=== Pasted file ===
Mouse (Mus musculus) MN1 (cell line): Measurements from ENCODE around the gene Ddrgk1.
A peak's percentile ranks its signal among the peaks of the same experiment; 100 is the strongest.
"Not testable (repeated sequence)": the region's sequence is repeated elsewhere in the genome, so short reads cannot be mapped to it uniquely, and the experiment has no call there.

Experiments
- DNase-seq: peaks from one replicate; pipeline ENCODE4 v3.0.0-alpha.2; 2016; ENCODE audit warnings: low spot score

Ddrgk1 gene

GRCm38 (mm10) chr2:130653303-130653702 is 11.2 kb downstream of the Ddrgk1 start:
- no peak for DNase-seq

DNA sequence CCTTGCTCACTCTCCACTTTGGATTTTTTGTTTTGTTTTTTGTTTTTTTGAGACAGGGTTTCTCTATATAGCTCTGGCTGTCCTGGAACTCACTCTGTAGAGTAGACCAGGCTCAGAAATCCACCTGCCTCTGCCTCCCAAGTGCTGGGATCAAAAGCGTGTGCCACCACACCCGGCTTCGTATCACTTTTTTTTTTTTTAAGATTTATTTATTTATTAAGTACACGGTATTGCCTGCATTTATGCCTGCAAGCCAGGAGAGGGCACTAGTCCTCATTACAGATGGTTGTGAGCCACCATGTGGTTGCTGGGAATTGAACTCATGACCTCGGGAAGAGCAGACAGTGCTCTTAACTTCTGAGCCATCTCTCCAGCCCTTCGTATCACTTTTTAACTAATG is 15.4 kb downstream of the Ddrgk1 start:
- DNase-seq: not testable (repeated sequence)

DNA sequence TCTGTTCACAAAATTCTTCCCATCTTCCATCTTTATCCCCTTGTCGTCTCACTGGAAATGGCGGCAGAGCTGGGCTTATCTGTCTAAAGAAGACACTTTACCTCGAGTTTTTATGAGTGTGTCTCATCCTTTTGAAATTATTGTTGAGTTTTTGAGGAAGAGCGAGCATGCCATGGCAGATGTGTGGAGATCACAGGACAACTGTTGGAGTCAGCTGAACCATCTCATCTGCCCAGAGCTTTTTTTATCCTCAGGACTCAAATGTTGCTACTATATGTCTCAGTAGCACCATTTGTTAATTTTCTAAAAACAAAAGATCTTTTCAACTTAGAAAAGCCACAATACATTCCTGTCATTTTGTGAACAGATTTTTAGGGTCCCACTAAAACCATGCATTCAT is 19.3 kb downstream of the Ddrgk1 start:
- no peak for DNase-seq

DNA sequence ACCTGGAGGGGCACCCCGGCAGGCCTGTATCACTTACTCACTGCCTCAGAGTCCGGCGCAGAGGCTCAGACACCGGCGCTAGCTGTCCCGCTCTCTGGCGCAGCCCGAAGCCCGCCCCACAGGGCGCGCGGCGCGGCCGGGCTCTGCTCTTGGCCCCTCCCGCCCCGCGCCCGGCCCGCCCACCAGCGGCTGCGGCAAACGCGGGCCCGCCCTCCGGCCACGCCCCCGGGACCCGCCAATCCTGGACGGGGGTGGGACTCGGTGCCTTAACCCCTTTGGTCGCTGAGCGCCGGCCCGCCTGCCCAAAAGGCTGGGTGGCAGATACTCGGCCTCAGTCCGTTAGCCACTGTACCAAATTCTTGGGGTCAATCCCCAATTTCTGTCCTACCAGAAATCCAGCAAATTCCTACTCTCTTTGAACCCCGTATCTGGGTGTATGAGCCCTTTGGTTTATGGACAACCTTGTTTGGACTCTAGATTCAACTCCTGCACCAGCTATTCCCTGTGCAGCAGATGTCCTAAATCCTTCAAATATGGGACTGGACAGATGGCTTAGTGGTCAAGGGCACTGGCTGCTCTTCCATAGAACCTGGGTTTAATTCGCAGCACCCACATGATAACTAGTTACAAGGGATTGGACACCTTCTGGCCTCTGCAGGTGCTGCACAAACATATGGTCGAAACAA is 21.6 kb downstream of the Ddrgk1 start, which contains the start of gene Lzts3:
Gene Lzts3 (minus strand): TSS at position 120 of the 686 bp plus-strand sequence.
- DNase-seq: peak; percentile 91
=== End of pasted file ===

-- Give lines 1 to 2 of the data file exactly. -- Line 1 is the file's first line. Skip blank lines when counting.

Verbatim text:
Mouse (Mus musculus) MN1 (cell line): Measurements from ENCODE around the gene Ddrgk1.
A peak's percentile ranks its signal among the peaks of the same experiment; 100 is the strongest.